How do you pick and choose your subjects, topics, and issues?
It's spontaneous and usually unplanned. When I started off I would come up with all topics on my own. Now so many people help me out in sending different important topics my way. Every day I woke up to a dozen DMs about suggestions for placards.
Which social cause is the closest to your heart from the rest?
All social causes that I raised my voice for are very close to my heart. At first, I used to feel that the issues and problems I had to undergo, only those are important. For instance, I have been fat-shamed and colour-shamed, and wanted to speak up against it. Over time I opened my eyes towards other forms of bullying, cultural, and different forms of body-shaming prevalent in our societies. So I attempted to initiate a discourse on multiple issues faced by different segments, including the marginalised communities like transgenders. Every issue is important, but for me, the biggest concern is the inaccessibility of quality education to children at large. So yes if I am to pick a cause I am most passionate about, it would be education for sure, amongst others.
Any advice for people who share the same vision as you, and want to make it big on digital?
As I said, hundreds of people like me have used their voices, their platforms to instill positive and progressive changes. So I feel as if I am not doing something too special. We need more people like them, more people like me perhaps in the country. We are peddlers of awareness using the power of our social media to change minds.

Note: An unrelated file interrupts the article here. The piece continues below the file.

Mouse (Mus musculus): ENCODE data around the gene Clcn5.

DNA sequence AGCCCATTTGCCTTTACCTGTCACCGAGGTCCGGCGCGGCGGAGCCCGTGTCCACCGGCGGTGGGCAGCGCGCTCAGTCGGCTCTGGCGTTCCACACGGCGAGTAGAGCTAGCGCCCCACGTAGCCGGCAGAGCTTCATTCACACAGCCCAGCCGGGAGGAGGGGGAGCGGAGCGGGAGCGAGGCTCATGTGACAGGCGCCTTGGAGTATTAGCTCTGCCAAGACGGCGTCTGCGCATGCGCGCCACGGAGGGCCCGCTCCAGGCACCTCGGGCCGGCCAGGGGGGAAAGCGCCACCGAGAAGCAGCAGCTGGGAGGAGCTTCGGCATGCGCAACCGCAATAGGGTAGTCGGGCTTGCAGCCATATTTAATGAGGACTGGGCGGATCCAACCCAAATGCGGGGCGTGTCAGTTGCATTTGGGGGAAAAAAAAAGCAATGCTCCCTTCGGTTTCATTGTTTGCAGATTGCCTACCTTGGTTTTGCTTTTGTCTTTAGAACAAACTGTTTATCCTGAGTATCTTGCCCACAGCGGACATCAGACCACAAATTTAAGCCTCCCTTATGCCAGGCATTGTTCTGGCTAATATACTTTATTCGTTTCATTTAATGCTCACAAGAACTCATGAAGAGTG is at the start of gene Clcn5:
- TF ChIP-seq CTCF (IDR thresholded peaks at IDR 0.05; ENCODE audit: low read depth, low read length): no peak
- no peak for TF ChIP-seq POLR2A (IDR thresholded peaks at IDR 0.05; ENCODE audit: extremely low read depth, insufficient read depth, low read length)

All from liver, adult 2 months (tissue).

A question that you must get a lot - can 'influencing' be a full-time career?
We have amazing digital content creators like Raza Samo, Ducky Bhai, Mooroo bhai, Irfan Junejo, and Junaid Akram, and more who are full-time content creators. I do feel that in a country like Pakistan there are a lot of obstacles to continue this trajectory full time. There is an uncertainty factor because you don't know when the government can ban your platform, for instance how TikTok got in Pakistan. But then again, come to think of it, uncertainty exists in all professions. If you're ready to invest your energies and focus on this full-time, do try it and see where your boat takes you!
What is next on the cards... Or should we say, placards?
I plan on continuing my whiteboard series on Instagram and take up more pressing issues as we proceed. I also plan on taking this to YouTube or Facebook in the form of podcasts where we can discuss these issues in depth with my colleagues or people who actually have to face these problems in their life. What’s next on my placard? This time I chose the topic, ‘What Every Divorcee Has Heard..'. Another one is, 'What Do We Say When a Baby Girl is Born'. Both very important and sensitive topics that hit home to so many people, including myself.
PHOTOGRAPHS COURTESY : DANIYAL SHEIKH